Almost this entire guide has been populated by suggestions and recommendations made via the Facebook Group: Reading Science in Schools. I highly recommend joining and collaborating with this incredible community of professionals. The administrators of the group are: Jasmyn Hall, Stephanie Le Lievre and Natalie Campbell. Leah Alyce, Teresa Conradt and Jasmine Fleur Shannon are the group's moderators ... https://www.facebook.com/groups/readingscienceinschools/
This LibGuide details WHAT we should do, as teachers, to teach reading. But this guide also details WHY we should teach reading in this way. And this is why ...
" ... The Reading Rope consists of lower and upper strands. The word-recognition strands (phonological awareness, decoding, and sight recognition of familiar words) work together as the reader becomes accurate, fluent, and increasingly automatic with repetition and practice. Concurrently, the language-comprehension strands (background knowledge, vocabulary, language structures, verbal reasoning, and literacy knowledge) reinforce one another and then weave together with the word-recognition strands to produce a skilled reader. This does not happen overnight; it requires instruction and practice over time ... "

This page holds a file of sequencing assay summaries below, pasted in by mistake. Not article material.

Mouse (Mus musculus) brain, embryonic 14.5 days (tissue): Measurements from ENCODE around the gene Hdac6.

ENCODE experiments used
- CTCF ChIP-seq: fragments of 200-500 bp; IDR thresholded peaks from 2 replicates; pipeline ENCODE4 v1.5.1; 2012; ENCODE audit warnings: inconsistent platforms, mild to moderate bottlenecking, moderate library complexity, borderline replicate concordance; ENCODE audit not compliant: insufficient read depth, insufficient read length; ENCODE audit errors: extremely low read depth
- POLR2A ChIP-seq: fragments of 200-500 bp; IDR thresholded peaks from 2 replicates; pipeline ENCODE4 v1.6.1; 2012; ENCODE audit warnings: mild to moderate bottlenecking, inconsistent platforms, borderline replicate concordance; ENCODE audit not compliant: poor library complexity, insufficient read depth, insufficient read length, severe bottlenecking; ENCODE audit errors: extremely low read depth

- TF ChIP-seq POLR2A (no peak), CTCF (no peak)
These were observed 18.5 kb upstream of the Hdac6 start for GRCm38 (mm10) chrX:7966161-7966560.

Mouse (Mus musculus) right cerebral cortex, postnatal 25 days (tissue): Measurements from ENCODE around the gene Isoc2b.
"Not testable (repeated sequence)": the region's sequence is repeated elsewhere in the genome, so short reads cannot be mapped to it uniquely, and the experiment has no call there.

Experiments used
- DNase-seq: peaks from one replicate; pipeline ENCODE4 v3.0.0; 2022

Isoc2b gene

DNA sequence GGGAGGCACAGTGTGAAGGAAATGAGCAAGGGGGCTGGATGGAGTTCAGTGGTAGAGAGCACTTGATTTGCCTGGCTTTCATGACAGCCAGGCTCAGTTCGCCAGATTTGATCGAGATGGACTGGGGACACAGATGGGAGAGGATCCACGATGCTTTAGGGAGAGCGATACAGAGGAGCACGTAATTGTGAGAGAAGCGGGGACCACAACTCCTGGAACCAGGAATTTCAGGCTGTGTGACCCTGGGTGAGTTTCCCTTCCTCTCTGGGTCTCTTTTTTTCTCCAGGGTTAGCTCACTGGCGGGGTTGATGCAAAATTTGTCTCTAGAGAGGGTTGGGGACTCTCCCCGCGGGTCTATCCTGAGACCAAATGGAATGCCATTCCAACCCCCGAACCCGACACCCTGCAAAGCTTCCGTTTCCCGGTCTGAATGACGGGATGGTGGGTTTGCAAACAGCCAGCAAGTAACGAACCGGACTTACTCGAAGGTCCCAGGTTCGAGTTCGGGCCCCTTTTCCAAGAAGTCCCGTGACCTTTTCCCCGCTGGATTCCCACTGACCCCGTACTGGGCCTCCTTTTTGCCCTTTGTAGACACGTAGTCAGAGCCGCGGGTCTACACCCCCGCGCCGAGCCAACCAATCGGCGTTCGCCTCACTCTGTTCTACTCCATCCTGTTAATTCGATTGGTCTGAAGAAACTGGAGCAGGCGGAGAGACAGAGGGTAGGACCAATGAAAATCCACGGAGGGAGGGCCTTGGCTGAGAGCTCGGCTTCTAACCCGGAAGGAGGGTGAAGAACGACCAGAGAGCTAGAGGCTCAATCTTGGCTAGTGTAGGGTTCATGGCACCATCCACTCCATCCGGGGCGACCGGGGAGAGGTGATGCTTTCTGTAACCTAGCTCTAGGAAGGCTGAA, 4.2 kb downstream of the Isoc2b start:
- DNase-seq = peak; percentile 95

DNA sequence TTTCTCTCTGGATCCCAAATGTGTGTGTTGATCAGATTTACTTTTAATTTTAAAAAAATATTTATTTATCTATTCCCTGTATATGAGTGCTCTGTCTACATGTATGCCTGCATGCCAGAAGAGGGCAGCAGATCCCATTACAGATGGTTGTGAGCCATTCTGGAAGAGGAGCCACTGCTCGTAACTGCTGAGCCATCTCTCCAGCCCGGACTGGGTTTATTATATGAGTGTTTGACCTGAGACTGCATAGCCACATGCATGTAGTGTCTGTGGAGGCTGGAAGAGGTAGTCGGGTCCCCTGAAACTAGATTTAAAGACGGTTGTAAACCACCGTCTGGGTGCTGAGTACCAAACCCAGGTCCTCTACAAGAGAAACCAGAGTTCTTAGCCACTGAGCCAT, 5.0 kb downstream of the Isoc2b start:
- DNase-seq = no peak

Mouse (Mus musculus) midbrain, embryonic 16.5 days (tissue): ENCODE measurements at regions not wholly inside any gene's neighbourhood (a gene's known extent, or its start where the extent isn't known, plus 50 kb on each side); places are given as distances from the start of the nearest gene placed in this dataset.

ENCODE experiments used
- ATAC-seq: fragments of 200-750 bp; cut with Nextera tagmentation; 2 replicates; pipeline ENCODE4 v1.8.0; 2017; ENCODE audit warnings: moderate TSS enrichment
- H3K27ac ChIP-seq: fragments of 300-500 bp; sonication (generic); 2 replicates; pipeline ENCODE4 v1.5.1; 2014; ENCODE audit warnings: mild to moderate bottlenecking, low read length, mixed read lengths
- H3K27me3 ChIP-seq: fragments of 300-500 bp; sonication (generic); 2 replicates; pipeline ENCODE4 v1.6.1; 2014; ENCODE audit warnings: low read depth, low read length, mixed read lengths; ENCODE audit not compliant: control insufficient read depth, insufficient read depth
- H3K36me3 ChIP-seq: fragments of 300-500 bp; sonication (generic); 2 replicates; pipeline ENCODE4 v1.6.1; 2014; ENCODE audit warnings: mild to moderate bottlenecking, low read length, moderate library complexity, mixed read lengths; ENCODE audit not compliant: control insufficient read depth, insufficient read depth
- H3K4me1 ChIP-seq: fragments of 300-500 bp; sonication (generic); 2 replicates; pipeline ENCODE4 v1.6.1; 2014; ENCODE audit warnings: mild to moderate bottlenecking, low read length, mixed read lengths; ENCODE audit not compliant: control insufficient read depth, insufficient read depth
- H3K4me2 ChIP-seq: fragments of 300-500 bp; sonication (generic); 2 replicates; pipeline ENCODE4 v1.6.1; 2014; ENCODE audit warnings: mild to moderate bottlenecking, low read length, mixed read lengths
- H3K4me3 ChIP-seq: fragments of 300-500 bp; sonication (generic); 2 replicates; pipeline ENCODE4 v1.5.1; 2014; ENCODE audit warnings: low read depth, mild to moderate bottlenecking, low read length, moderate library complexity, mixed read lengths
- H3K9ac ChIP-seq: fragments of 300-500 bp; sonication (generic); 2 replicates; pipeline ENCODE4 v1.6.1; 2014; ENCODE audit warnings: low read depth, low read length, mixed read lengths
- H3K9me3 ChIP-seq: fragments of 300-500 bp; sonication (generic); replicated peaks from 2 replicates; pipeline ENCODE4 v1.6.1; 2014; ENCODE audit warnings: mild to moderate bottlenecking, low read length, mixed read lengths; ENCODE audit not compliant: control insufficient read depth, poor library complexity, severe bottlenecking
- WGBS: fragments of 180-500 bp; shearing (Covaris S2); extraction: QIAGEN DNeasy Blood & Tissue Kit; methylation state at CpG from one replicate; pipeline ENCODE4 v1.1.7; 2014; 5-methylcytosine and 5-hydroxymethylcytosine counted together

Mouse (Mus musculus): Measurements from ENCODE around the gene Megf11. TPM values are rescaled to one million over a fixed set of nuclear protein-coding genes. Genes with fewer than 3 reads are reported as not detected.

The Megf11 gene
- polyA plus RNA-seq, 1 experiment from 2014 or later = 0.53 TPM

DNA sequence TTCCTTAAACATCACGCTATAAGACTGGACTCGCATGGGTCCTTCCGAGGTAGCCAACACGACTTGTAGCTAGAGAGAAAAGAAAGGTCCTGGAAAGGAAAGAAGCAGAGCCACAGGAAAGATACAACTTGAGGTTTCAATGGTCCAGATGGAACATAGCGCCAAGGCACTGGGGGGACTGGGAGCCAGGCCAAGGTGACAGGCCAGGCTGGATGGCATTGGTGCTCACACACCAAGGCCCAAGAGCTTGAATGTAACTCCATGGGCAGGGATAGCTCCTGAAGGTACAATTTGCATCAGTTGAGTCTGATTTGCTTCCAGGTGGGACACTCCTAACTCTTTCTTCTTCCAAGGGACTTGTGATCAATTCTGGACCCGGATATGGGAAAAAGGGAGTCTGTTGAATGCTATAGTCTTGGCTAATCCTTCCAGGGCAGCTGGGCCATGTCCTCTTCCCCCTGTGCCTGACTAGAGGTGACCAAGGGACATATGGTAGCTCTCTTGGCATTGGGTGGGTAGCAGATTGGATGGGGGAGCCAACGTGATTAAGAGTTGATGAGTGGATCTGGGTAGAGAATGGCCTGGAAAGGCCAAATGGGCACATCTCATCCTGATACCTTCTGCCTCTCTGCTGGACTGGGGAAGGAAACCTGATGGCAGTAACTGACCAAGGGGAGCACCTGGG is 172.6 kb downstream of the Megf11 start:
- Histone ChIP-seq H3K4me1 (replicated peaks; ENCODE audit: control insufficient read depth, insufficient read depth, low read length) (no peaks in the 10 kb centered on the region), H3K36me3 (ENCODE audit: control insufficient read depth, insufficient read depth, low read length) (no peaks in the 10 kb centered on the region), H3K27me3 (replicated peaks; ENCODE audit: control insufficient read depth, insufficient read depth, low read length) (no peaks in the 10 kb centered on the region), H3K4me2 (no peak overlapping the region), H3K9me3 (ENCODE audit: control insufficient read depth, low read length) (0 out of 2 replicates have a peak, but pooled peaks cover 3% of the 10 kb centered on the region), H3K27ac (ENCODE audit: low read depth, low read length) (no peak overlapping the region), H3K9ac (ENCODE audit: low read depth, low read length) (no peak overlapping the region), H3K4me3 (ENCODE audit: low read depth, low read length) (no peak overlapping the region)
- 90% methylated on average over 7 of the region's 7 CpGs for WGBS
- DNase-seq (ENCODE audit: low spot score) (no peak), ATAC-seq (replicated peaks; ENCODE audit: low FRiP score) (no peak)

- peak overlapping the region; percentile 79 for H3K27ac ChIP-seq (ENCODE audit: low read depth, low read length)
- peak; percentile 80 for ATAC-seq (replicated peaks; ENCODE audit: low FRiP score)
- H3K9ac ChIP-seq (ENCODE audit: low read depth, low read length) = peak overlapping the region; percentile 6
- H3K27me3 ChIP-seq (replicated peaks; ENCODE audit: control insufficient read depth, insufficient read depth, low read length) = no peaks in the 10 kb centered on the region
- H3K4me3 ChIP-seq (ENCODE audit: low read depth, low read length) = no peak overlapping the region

"Watching students learn to read: magic. Knowing how they get there: science. What does the science of reading really mean? What does it tell us about how to teach? How can we bring those insights and practices into our classrooms (remote or otherwise)? Our handbook has the answers—based on the latest science and adaptable to every shift in the educational landscape ... "
"With over 150 published papers, Linnea Ehri has been one of the most influential and cited reading scientists in the past 40 years. One of 14 members of the U.S. National Reading Panel (1997-2000), she served as Chair of both the Phonemic Awareness and the Phonics subgroups of the Panel ... "